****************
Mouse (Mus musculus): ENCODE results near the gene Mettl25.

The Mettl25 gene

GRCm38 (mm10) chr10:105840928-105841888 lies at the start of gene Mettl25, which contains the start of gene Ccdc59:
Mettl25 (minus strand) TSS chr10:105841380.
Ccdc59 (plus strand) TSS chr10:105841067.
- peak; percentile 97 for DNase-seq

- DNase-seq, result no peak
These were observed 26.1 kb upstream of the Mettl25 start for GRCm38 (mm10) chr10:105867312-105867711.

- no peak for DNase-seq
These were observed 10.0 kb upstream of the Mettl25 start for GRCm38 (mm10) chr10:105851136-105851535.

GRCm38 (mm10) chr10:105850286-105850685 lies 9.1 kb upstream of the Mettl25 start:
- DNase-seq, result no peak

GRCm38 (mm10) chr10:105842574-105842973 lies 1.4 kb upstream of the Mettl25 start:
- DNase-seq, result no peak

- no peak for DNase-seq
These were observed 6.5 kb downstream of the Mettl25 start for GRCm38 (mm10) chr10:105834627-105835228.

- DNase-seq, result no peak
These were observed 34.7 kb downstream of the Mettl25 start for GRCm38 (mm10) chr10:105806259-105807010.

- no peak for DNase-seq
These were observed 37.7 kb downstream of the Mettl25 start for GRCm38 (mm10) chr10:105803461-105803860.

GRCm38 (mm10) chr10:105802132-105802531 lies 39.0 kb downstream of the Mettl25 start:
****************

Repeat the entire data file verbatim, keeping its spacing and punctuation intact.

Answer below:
Mouse (Mus musculus): ENCODE results near the gene Mettl25.

The Mettl25 gene

GRCm38 (mm10) chr10:105840928-105841888 lies at the start of gene Mettl25, which contains the start of gene Ccdc59:
Mettl25 (minus strand) TSS chr10:105841380.
Ccdc59 (plus strand) TSS chr10:105841067.
- peak; percentile 97 for DNase-seq

- DNase-seq, result no peak
These were observed 26.1 kb upstream of the Mettl25 start for GRCm38 (mm10) chr10:105867312-105867711.

- no peak for DNase-seq
These were observed 10.0 kb upstream of the Mettl25 start for GRCm38 (mm10) chr10:105851136-105851535.

GRCm38 (mm10) chr10:105850286-105850685 lies 9.1 kb upstream of the Mettl25 start:
- DNase-seq, result no peak

GRCm38 (mm10) chr10:105842574-105842973 lies 1.4 kb upstream of the Mettl25 start:
- DNase-seq, result no peak

- no peak for DNase-seq
These were observed 6.5 kb downstream of the Mettl25 start for GRCm38 (mm10) chr10:105834627-105835228.

- DNase-seq, result no peak
These were observed 34.7 kb downstream of the Mettl25 start for GRCm38 (mm10) chr10:105806259-105807010.

- no peak for DNase-seq
These were observed 37.7 kb downstream of the Mettl25 start for GRCm38 (mm10) chr10:105803461-105803860.

GRCm38 (mm10) chr10:105802132-105802531 lies 39.0 kb downstream of the Mettl25 start: